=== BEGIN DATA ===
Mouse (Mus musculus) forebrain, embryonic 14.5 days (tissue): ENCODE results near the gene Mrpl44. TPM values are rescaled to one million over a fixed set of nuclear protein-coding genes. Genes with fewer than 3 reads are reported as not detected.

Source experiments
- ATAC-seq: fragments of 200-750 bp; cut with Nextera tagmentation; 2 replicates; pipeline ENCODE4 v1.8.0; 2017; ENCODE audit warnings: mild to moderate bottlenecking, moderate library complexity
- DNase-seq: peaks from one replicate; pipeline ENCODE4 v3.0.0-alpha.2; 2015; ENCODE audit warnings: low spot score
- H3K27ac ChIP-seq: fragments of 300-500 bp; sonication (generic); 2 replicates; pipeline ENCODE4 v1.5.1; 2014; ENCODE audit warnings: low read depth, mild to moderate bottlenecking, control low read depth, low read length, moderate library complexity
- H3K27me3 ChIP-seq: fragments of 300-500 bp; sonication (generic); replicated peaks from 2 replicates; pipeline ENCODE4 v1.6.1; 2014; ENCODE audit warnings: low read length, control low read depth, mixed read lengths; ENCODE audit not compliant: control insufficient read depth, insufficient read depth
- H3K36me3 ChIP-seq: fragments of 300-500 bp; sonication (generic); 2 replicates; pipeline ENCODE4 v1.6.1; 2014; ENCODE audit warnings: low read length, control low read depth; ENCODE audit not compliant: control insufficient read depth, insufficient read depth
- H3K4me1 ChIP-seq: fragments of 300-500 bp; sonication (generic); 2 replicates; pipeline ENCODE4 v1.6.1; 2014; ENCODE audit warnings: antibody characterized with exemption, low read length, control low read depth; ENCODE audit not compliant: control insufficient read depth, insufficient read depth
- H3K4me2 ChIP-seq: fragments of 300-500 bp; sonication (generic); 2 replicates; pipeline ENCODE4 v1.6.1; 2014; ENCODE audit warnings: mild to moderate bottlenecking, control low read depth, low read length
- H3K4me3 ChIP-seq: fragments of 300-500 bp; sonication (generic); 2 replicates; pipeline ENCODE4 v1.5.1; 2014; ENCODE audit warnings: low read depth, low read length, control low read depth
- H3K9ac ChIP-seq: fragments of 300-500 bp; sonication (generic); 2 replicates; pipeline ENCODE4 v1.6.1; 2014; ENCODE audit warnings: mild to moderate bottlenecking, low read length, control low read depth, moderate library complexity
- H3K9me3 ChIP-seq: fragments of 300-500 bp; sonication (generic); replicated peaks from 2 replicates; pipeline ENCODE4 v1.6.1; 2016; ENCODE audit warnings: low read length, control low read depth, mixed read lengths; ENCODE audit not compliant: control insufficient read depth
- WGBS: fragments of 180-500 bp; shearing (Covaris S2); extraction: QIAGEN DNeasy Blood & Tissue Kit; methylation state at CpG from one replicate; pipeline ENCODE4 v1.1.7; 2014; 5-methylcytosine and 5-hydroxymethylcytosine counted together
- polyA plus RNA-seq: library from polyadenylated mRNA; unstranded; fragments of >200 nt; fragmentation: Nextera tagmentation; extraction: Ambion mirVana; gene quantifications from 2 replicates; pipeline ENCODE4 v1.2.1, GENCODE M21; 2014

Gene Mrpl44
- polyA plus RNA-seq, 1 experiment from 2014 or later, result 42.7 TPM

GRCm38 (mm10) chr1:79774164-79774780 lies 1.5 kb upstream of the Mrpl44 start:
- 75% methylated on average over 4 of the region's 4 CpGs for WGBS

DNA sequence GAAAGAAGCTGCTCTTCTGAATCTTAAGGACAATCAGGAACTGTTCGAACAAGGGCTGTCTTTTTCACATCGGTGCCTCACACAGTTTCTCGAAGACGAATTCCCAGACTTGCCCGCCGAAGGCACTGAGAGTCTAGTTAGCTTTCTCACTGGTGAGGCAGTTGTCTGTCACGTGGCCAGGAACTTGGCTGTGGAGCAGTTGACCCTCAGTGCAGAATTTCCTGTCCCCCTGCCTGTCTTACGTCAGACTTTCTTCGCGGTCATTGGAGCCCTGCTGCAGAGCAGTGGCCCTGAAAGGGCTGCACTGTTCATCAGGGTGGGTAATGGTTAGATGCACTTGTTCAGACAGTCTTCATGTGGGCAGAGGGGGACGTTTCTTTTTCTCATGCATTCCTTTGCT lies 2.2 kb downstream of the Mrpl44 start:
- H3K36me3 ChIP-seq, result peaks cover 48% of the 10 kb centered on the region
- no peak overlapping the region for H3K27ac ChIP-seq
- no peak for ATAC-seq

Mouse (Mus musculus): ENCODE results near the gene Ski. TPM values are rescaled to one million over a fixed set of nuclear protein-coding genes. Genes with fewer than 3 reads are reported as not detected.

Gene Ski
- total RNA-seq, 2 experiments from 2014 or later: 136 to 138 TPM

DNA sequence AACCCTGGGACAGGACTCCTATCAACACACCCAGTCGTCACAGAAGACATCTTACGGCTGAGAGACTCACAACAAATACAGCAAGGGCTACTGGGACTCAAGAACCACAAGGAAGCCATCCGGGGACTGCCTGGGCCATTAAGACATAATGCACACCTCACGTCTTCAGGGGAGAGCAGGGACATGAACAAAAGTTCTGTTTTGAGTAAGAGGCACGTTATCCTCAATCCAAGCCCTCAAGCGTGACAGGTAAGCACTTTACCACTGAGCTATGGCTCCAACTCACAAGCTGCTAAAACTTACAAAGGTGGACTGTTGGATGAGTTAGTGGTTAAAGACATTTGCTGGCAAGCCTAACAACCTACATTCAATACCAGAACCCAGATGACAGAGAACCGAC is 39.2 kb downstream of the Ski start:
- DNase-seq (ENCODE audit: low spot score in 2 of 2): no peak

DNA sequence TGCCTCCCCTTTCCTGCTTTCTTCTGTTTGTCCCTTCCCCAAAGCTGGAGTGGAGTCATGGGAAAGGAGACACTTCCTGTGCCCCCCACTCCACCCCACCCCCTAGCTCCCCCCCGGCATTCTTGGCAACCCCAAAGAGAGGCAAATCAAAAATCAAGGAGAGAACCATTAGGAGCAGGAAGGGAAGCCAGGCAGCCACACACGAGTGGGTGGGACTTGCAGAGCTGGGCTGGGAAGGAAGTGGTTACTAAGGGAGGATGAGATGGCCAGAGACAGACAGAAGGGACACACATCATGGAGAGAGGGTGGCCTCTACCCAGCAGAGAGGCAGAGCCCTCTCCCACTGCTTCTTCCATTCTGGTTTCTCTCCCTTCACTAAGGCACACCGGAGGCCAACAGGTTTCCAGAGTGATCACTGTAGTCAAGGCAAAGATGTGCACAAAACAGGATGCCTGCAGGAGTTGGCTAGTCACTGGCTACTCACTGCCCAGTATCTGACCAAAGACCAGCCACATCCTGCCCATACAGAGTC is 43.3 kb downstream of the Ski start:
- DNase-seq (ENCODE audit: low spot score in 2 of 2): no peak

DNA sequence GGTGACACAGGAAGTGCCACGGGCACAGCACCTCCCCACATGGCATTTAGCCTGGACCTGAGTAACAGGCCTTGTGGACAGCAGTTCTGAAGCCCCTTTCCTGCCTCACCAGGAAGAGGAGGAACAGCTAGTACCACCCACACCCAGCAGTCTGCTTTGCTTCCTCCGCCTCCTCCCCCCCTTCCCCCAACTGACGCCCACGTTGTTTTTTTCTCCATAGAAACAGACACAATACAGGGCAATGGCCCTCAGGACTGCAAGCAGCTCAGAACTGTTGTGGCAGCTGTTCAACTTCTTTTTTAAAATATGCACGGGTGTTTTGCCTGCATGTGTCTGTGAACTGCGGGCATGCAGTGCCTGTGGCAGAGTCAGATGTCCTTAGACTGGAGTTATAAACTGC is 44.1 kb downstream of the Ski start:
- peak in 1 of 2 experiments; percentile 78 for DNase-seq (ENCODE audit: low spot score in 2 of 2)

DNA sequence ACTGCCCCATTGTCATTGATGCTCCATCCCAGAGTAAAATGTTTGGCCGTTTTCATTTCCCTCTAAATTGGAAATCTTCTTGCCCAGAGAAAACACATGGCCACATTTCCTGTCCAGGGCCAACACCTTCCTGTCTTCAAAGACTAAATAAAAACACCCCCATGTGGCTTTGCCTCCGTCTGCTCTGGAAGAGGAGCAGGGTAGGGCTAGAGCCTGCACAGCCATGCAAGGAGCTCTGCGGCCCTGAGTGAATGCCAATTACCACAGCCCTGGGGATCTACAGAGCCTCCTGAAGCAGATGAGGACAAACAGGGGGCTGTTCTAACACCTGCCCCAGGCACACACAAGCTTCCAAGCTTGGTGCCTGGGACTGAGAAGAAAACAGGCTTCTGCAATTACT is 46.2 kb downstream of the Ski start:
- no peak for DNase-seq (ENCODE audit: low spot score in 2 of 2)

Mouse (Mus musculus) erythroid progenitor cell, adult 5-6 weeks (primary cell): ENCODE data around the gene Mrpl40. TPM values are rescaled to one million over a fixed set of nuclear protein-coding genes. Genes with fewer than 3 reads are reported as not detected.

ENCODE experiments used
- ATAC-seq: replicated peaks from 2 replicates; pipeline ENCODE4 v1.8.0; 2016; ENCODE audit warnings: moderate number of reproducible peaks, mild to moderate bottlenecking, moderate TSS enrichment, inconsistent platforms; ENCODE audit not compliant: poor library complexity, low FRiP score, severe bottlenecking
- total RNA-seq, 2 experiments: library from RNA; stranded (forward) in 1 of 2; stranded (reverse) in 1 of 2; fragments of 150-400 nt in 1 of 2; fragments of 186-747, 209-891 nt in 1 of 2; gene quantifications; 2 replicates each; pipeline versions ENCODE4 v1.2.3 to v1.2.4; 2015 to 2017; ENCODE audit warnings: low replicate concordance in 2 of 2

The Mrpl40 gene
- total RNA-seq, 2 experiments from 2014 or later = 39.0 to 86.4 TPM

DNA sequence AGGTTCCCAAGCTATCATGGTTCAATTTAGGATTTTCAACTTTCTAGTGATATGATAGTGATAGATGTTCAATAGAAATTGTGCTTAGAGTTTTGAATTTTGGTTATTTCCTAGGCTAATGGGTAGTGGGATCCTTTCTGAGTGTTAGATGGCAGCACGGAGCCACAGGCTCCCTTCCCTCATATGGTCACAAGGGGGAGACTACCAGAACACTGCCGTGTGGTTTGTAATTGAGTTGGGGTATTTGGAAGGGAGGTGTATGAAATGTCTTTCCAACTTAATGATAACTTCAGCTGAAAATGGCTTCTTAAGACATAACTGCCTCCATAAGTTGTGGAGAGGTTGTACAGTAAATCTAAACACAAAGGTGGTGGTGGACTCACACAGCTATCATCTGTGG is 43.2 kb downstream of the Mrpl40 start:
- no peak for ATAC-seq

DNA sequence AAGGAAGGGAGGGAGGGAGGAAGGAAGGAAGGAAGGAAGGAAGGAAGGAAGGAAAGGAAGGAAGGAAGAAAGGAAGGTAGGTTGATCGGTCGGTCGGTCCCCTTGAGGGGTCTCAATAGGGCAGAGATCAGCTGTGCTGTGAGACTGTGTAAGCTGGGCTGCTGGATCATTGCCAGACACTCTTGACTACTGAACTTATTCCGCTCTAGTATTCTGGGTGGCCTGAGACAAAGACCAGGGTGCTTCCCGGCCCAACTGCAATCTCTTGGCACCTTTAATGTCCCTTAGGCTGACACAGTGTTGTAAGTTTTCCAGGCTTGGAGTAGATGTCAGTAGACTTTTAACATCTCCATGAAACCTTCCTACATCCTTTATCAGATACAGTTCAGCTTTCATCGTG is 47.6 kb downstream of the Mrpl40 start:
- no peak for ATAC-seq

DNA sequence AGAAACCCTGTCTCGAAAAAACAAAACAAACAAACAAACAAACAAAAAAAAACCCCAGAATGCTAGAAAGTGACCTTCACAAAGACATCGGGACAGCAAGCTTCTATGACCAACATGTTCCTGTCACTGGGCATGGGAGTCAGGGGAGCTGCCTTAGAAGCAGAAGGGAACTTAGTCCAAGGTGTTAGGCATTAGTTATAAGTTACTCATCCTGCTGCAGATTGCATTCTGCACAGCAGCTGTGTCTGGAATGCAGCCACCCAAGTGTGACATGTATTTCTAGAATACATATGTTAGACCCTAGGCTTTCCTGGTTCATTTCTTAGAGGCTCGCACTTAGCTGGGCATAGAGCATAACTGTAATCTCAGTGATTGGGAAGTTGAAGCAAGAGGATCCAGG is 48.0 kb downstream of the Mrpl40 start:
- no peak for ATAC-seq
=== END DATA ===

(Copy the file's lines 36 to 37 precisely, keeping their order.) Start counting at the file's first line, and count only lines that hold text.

- ATAC-seq: replicated peaks from 2 replicates; pipeline ENCODE4 v1.8.0; 2016; ENCODE audit warnings: moderate number of reproducible peaks, mild to moderate bottlenecking, moderate TSS enrichment, inconsistent platforms; ENCODE audit not compliant: poor library complexity, low FRiP score, severe bottlenecking
- total RNA-seq, 2 experiments: library from RNA; stranded (forward) in 1 of 2; stranded (reverse) in 1 of 2; fragments of 150-400 nt in 1 of 2; fragments of 186-747, 209-891 nt in 1 of 2; gene quantifications; 2 replicates each; pipeline versions ENCODE4 v1.2.3 to v1.2.4; 2015 to 2017; ENCODE audit warnings: low replicate concordance in 2 of 2